Judy Spooner Viewpoint: Election season brings back good and bad recollectionsIt’s the height of the election season and we’ll be bombarded with television ads and direct mail, even for local races. It’s at this time of year that I recall past experiences, good and bad, with politicians.
By: Judy Spooner, South Washington County Bulletin
It’s the height of the election season and we’ll be bombarded with television ads and direct mail, even for local races. It’s at this time of year that I recall past experiences, good and bad, with politicians.
I talked to my first candidate for office when I had been a Bulletin reporter for about two months in late 1969. It just happened to be Hubert Humphrey, who had a long successful career including being vice president.
Humphrey was speaking at a Democratic fundraiser at the Old Cottage Grove community center, which has since been razed.
He saw my reporter’s notebook but detected me as a rookie. The most gracious candidate I’ve ever interviewed, he treated me with great respect, just as if I worked for the New York Times.
When I looked a bit tongue-tied because I didn’t expect that he would give me an interview, he asked his own question and made it appear as if it were mine. “I suppose you’re going to ask me about my plan to cut taxes for the middle class,” he said.
“Of course,” I said. He led me through several questions and I had a story to report.
It’s my best political memory. For the first time, I felt like a real reporter.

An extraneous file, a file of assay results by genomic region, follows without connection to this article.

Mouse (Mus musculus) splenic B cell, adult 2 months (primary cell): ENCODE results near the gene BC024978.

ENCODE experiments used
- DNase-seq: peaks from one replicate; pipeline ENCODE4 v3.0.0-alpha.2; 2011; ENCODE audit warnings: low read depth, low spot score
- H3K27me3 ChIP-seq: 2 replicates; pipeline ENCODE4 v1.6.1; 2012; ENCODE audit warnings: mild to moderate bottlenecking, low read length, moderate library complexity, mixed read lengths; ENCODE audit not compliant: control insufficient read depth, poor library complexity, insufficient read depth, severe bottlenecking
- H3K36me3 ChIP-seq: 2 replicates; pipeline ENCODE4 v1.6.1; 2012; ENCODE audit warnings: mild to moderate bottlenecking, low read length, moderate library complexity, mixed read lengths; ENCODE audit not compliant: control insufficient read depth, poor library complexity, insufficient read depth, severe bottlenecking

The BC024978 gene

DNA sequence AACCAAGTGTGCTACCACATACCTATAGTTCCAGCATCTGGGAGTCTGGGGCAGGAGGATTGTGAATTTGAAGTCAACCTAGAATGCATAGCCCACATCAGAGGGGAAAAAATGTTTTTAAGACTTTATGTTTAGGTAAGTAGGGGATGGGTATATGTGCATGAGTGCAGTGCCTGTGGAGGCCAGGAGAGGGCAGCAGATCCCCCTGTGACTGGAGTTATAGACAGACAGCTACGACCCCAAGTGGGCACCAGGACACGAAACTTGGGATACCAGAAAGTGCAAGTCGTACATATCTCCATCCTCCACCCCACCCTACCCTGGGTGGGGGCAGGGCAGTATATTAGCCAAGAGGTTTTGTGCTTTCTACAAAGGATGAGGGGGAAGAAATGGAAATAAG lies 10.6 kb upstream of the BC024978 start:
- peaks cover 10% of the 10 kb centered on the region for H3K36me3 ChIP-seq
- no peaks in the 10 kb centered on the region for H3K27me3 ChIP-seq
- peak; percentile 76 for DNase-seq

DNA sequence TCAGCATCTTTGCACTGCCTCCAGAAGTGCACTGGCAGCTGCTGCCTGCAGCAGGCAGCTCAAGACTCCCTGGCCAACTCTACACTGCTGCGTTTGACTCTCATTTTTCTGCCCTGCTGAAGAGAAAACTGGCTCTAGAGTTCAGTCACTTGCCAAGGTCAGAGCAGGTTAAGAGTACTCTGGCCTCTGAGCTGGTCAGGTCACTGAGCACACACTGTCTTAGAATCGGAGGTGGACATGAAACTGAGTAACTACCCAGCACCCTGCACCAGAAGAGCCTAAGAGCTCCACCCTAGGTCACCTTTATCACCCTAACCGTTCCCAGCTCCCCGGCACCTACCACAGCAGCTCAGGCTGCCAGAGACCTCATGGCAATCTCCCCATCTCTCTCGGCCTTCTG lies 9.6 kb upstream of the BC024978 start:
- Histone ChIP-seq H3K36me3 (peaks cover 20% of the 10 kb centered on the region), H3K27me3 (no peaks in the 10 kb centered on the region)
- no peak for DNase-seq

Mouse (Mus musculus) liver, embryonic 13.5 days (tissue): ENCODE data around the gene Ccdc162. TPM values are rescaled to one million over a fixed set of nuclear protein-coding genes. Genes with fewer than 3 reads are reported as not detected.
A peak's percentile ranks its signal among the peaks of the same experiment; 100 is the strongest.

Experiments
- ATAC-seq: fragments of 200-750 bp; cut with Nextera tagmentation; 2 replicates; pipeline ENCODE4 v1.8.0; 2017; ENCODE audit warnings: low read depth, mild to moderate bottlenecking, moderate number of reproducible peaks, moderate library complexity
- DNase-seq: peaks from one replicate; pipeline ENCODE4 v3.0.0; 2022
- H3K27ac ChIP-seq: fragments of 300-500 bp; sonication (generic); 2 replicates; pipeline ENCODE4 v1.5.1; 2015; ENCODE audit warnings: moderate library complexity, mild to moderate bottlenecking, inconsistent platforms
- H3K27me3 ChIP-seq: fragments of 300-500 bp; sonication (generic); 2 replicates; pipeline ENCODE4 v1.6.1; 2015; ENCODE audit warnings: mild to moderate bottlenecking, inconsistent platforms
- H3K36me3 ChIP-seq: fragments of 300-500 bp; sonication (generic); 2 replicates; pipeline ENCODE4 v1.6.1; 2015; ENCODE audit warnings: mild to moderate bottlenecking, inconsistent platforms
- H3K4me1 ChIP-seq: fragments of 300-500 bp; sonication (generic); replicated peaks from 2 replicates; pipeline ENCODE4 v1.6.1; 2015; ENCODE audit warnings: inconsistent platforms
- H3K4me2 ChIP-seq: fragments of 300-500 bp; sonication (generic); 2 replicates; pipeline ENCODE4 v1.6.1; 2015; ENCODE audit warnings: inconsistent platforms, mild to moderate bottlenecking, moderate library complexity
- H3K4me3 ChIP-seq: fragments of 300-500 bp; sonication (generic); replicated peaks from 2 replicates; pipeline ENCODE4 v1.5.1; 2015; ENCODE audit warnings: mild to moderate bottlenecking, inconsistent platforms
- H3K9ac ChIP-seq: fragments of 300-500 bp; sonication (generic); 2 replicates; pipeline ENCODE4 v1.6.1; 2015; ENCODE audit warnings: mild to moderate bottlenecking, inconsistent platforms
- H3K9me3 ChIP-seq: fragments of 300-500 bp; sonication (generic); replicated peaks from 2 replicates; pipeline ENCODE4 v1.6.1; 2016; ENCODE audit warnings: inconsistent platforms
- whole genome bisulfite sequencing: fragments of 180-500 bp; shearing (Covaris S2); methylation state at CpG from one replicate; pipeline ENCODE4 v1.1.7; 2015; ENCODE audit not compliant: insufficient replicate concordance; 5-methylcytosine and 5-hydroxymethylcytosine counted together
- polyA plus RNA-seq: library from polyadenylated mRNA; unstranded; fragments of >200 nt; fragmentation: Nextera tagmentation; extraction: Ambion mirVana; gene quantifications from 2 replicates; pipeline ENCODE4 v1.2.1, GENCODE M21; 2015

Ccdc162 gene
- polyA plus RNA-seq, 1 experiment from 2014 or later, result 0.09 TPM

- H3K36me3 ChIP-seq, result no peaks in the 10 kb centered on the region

Not all of my relationships with elected officials went well, however.
One of my assignments, after 18 months on the job, was covering the District 833 School Board. For context, remember that it was 1971, a time when men over 40 thought young women weren’t as smart as men.
There was a discussion about the district’s budget, but I wasn’t given a copy of the superintendent’s recommendation.
I approached the chairman after the meeting and asked for a copy of the budget.
“Why does a pretty girl like you want all those silly numbers?” he said.
I don’t remember what I said, but probably didn’t say anything. The next day, I made an appointment with the finance director who had a better opinion of women. He took me through it step by step and I wrote my story.
The chairman continued to call me “Blondie,” and “Sweetie,” but he no longer treated me like an idiot.
During a heated discussion of the teachers’ contract about a year later, the teachers’ representative, before they won collective bargaining rights, and board member tempers flared. I wrote a story and papers sold out throughout the area.
I was in the office, then located where the Subway is now located in Newport, when the school board chairman came through the door.
“You had a lot of nerve to write that story,” he said.
John Herman, the editor and publisher, came out of his office when he heard the raised voice. He told me I did a good job after I turned in the story, but I wondered if that would stick when confronted by the board chairman.
“You printed what I said, not what I meant,” he said.
“Yes,” I said.
They went into John’s office and closed the door.
John didn’t back down but they maintained a good relationship that was never extended to me. I didn’t back down, either.